The printing mechanism includes a plurality of type-carrying members in the form of type wheels I9 rotatably mounted on a shaft l9, as best shown in Fig. 2. The three lower order type wheels are used for item printing and will be called item type wheels for purposes of convenience in description. The four higher order type wheels are used in printing totals and these will be called "extra type wheels. When the v wheels are in normal position as shown in g. 2, the item type wheels have their "0's at the printing line while the extra type wheels have blank spaces at said printing line. The item type wheels only are indexed by the item keys during item-printing operations, but all the type wheels are indexed under the control of the registering mechanism in total taking, as described in said copending application Serial No.

Printing occurs on a paper strip P (Figs. 1 and 5)- which passes from a paper supply roll 10 (Fig. 5), under a shaft I6, about a stationary shaft H, over a stationary paper table 12, and

over a stationary shaft 13 to a storage roll H. The supply and storage rolls are carried by a pair of bell cranks l5 and 16 (Fig. 5), pivoted on a shaft ll carried by the side plates ll of the paper section. Normally, these rolls'occupy the position shown in Fig. 1, but, when the machine is operated, either in item entering or in total taking, the rolls are rocked counterclockwise in Fig. 1, to slide the paper strip P over the table 12 and the guides" and 73 from a position where the last entry is visible to a printing position, a line-spacing operation occurring automatically under the control of the pawl 18 (Fig. 1). As

the machine operation is completed, the rolls are returned clockwise to normal to bring the currently printed figure to a visible position. The mechanism for moving the paper is as follows:

The rear upwardly extending ends II of the amount key levers II are positioned immediately behind a universal bail ll carried by arms H m rocked forward. Positioned in front of said uni versal bail are a pair of arms 31 and 38 carrying a bail 36, the arm 31 being best shown in Fig. 3. The arms 31 and 38, together with the ball 36 are urged clockwise to normal by a spring 42 (Fig. 1) attached at one end to a stud 43 on the arm 38 and at its other end to a stud M on a stationary cross shaft 46. The ball 36 is positioned in a slot 80 in an operating arm 6! pivoted on a stud 82 carried by one of the side plates of the machine. The arm 8| has a cam slot 83 cooperating with a roller stud B4 on the bell crank Hi. When an amount key is depressed and the universal bail M moved forward, the bafl 36 is moved forward also. As the bail 26 moves forward, it rocks the arm 8| clockwise and the latter, in turn, rocks the bell cranks I5 and 16 counterclockwise to move the paper strip P to printing position. When the item key is'released, the bail 86 is returned to normal by the springs 42, and the arm 8! is rocked counterclockwise to restore the bell cranks l5 and 18, together with the storage and supply rolls and the paper strip, to normal. The papersupporting and moving mechanism comprises a detachable unit carried by the side plates I! which are detachably hooked over the shaft l9 (Fig. 1). This unit is described in more detail in said copending application Serial No. 147,430.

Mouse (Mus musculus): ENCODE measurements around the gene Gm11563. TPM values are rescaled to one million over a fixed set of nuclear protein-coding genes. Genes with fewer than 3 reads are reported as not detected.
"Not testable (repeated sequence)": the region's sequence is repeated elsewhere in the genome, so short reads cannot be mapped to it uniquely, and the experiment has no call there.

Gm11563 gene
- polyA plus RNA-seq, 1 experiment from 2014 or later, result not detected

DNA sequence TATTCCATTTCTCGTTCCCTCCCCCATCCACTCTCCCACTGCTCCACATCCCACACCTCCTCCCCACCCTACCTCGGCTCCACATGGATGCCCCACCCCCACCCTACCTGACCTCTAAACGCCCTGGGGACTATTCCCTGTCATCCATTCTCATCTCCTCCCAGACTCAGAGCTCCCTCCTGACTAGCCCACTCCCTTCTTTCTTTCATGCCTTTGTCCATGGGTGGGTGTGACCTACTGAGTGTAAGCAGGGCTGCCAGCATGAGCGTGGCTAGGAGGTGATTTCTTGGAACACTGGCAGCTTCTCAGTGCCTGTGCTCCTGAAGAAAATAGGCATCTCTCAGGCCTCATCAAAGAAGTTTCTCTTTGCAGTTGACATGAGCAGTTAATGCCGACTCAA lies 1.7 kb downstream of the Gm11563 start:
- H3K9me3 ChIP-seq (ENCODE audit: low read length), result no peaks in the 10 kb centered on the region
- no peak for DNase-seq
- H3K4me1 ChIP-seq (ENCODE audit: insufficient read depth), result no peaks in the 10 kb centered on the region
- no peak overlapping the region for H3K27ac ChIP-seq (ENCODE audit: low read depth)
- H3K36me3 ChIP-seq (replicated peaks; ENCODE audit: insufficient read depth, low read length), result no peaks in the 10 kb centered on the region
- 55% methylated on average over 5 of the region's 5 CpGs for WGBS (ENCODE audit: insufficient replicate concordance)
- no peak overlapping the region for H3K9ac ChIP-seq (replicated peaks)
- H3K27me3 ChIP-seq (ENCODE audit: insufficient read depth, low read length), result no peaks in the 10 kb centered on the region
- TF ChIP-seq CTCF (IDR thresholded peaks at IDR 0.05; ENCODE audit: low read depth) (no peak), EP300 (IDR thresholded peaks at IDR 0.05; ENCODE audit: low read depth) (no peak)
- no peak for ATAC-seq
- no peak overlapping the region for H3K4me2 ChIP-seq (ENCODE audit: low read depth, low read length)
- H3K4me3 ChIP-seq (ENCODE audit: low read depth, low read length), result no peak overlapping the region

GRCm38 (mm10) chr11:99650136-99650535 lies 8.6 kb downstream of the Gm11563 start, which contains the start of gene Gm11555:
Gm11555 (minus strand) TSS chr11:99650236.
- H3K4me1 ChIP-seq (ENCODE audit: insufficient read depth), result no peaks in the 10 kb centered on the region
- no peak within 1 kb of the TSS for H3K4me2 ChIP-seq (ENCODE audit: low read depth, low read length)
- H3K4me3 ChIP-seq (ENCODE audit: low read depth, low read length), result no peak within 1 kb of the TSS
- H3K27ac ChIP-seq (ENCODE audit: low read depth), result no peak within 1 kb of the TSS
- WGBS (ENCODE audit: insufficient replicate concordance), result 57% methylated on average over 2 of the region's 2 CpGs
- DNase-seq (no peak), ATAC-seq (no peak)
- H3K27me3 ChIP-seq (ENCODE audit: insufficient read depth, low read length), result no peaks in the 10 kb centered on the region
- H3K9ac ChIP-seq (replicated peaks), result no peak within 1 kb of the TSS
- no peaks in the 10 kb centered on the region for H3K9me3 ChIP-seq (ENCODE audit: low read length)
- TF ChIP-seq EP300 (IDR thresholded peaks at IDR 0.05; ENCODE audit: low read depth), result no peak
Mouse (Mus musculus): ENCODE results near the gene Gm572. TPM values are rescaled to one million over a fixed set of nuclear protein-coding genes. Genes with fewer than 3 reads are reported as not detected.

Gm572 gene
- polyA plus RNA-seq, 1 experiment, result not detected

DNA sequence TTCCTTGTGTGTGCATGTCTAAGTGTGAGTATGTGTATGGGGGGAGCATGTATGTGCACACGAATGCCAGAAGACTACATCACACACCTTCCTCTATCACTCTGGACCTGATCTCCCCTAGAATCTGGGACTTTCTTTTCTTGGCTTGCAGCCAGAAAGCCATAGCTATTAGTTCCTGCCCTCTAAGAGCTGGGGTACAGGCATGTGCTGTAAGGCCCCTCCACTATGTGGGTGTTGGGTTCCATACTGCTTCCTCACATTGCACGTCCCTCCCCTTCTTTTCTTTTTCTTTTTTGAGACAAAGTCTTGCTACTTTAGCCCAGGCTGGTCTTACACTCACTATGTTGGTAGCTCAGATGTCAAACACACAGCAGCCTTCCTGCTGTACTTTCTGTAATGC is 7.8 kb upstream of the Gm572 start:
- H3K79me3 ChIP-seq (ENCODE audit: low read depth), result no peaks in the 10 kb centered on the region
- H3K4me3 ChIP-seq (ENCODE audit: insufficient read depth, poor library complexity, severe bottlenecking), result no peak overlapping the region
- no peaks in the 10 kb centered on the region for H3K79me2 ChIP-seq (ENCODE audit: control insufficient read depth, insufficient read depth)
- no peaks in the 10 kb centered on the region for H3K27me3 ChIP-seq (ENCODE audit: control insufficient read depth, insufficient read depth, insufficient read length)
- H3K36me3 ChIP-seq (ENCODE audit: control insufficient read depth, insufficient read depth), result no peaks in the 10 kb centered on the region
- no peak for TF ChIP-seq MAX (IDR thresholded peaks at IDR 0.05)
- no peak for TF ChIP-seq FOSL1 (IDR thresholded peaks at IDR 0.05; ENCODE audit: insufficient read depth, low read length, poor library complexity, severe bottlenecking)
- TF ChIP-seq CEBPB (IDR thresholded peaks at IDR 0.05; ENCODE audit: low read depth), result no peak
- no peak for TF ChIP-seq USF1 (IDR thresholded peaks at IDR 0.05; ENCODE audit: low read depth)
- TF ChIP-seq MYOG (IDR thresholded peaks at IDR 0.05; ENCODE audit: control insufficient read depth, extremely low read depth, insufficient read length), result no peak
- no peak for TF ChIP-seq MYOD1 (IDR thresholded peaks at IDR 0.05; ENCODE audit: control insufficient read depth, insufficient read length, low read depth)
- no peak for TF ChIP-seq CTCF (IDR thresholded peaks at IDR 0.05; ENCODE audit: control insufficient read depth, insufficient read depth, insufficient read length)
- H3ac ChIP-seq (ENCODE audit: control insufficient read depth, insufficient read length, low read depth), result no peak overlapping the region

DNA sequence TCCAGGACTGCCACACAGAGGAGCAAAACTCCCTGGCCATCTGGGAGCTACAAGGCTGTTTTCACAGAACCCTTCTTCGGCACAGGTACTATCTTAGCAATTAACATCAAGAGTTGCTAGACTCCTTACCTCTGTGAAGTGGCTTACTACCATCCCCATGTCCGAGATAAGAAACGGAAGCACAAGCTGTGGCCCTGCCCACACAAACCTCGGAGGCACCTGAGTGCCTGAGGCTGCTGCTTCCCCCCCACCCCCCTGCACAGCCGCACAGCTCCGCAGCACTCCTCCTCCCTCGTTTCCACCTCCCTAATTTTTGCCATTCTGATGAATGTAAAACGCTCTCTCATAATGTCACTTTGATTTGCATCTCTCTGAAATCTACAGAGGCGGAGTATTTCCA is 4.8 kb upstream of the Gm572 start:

For the purpose of taking totals, a total-taking lever 55 has been provided (Fig. 1). This lever is pivoted at 56 and, when it is pulled forward. the connection between the amount keys and the registering mechanism is disabled and all the type wheels are indexedunder the control of said registering mechanism, as disclosed in said copending application Serial No. 147,429. Movement of the total-taking lever also shifts the paper strip through connections as follows:

Pivoted to the total lever 58 (Fig. 1) is a link 51 having a slot 59 in its rear end in which is positioned a stud 60 on the arm 31 (Fig. 3). This slot is of such a length that it does not interfere with the forward movement of the arm 31 when the latter is moved by depression of an amount key. When the total-taking lever is pulled forward (Fig. 1), the link 5'! is pulled forward with it and said link, acting on the stud 56.

' ply and storage rolls will be moved as heretofore explained and the paper will be shifted from visible to printing position and return.